If your company needs to reduce costs, you don’t have to abandon your mid- to long-term plans. With the right talent strategies, you can prepare for growth, even when budgets are tight.
In a recent LinkedIn Live, Alan Guarino, Vice Chairman of Korn Ferry’s CEO and Board Services practice, shared insights that leaders can use to help their organizations continue with growth plans during a downturn.
Reduce overhead with interims
When leaders or senior members of your team leave or you need additional expertise for specific projects, one way to temporarily reduce overhead is with interim specialists. These professionals bring years of experience with them and can help you bridge a gap without all of the costs associated with a full employee.
Companies going through an economic downturn or dealing with smaller budgets “need a combination of full-time committed employees on the payroll and as part of your fixed overhead, plus judicious use of interim staffing,” Guarino says.
The same is true for less mission-critical positions, too, where temporary staff or freelancers can step in to provide cover as you assess your longer-term talent needs. This can be particularly crucial when planning for growth as the skills you might need in a few months or a year could be significantly different than those you need now.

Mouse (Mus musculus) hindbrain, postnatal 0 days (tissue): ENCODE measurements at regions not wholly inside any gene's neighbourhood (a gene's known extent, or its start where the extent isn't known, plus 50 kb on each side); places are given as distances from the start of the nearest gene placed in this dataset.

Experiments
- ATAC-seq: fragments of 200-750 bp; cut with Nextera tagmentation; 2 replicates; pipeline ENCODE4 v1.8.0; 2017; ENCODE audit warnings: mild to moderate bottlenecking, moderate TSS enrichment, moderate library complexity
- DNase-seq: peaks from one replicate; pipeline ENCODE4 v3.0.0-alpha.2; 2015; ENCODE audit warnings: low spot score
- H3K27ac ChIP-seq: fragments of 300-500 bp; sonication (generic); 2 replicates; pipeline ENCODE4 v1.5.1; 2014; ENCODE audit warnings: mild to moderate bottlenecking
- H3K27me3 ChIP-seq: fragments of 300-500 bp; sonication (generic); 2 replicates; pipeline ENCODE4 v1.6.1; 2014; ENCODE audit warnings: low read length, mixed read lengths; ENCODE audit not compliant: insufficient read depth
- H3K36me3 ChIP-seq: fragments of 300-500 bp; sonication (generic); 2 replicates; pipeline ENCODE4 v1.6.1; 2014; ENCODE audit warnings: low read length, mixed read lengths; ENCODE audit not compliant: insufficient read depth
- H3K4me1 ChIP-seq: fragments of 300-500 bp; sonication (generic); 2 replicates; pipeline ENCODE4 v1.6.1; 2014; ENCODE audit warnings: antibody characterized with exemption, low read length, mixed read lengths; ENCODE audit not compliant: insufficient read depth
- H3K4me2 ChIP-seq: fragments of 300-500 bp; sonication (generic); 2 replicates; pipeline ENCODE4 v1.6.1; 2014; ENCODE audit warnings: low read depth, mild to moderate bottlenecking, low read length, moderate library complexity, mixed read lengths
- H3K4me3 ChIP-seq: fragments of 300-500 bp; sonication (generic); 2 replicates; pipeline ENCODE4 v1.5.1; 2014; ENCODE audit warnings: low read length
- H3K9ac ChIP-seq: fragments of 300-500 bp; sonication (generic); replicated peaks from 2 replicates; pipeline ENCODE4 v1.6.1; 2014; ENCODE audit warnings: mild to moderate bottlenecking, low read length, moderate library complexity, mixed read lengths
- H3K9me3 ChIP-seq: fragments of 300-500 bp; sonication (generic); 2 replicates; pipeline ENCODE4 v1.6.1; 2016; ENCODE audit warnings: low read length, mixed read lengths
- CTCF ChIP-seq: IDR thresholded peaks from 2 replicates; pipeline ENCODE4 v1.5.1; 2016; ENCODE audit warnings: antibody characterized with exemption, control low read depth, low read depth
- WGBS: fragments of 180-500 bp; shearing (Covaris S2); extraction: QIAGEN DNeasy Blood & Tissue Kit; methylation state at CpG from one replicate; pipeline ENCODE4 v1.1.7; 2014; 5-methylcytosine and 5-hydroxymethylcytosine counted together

This essentially means you’re renting services from experts, consultants, or critical partners within functions such as HR, finance, or technology, in order to complement in-house teams. Guarino says that this blended approach can inject new skills and energy to drive transformation, while keeping total overhead costs down.
Hold onto skills
When it comes to employee retention during a budget crunch, if you’re planning for growth, you need to shift your thinking. The most critical talent to focus your best retention strategies on will be those who have in-demand skills for your growth plans.
You need to align your organizational strategy to your growth plans to understand where to focus limited resources. Think carefully about the skills you’ll need tomorrow, from tech to leadership, and not just those you use today. You can often upskill or reskill existing staff at a much lower cost than hiring new team members, so try to map out in your talent pool the key people with the potential to learn the skills you’ll need to grow.
Once you’ve identified them, look at your Employee Value Proposition (EVP) and make sure you communicate effectively with them their potential for personal growth and development, as well as any rewards you can offer. This can help you retain those people who will be critical to your growth when you can’t offer them an increased salary due to current budget restrictions.
“Companies are customizing and focusing on rewards to retain top performers or skill sets in short supply,” notes Don Lowman, leader of Korn Ferry’s Global Total Rewards practice.